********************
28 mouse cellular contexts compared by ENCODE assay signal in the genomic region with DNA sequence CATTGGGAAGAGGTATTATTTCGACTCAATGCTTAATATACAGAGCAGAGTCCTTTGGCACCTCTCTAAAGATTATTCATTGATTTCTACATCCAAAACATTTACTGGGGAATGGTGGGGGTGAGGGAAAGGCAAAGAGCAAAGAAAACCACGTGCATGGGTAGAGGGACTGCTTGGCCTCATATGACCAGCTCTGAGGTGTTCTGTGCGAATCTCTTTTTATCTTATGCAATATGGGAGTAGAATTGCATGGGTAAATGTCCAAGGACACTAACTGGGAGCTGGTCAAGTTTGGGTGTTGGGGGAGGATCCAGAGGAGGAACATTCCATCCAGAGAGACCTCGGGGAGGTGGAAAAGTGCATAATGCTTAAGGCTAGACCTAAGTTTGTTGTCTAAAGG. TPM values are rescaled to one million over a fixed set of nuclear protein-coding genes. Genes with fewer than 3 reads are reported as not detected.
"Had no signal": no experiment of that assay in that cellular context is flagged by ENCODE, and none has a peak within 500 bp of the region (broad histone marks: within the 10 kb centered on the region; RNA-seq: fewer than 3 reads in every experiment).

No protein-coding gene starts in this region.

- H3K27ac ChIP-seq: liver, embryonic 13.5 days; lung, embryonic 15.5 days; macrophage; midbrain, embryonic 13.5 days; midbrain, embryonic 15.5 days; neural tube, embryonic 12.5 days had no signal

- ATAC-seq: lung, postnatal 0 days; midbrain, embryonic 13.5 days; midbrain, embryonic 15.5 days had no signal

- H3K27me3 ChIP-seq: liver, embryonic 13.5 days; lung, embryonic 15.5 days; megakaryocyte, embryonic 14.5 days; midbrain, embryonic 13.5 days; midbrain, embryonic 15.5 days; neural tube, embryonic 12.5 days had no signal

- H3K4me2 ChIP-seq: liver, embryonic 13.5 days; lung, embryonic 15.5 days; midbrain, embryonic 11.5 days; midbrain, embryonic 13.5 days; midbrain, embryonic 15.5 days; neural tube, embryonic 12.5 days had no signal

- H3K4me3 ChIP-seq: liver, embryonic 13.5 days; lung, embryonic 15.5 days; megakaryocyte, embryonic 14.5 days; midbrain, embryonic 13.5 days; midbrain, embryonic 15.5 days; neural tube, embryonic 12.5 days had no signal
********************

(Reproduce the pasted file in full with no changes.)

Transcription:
28 mouse cellular contexts compared by ENCODE assay signal in the genomic region with DNA sequence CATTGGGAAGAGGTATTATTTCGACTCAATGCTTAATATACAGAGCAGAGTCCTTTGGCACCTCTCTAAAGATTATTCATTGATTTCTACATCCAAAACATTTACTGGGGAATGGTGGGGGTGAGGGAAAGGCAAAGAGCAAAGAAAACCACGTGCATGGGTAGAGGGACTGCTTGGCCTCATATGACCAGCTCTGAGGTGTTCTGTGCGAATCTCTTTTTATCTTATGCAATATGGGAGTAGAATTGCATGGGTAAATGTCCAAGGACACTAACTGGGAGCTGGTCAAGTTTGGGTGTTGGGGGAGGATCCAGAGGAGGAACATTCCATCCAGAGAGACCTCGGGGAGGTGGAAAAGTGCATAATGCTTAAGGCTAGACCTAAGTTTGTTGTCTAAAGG. TPM values are rescaled to one million over a fixed set of nuclear protein-coding genes. Genes with fewer than 3 reads are reported as not detected.
"Had no signal": no experiment of that assay in that cellular context is flagged by ENCODE, and none has a peak within 500 bp of the region (broad histone marks: within the 10 kb centered on the region; RNA-seq: fewer than 3 reads in every experiment).

No protein-coding gene starts in this region.

- H3K27ac ChIP-seq: liver, embryonic 13.5 days; lung, embryonic 15.5 days; macrophage; midbrain, embryonic 13.5 days; midbrain, embryonic 15.5 days; neural tube, embryonic 12.5 days had no signal

- ATAC-seq: lung, postnatal 0 days; midbrain, embryonic 13.5 days; midbrain, embryonic 15.5 days had no signal

- H3K27me3 ChIP-seq: liver, embryonic 13.5 days; lung, embryonic 15.5 days; megakaryocyte, embryonic 14.5 days; midbrain, embryonic 13.5 days; midbrain, embryonic 15.5 days; neural tube, embryonic 12.5 days had no signal

- H3K4me2 ChIP-seq: liver, embryonic 13.5 days; lung, embryonic 15.5 days; midbrain, embryonic 11.5 days; midbrain, embryonic 13.5 days; midbrain, embryonic 15.5 days; neural tube, embryonic 12.5 days had no signal

- H3K4me3 ChIP-seq: liver, embryonic 13.5 days; lung, embryonic 15.5 days; megakaryocyte, embryonic 14.5 days; midbrain, embryonic 13.5 days; midbrain, embryonic 15.5 days; neural tube, embryonic 12.5 days had no signal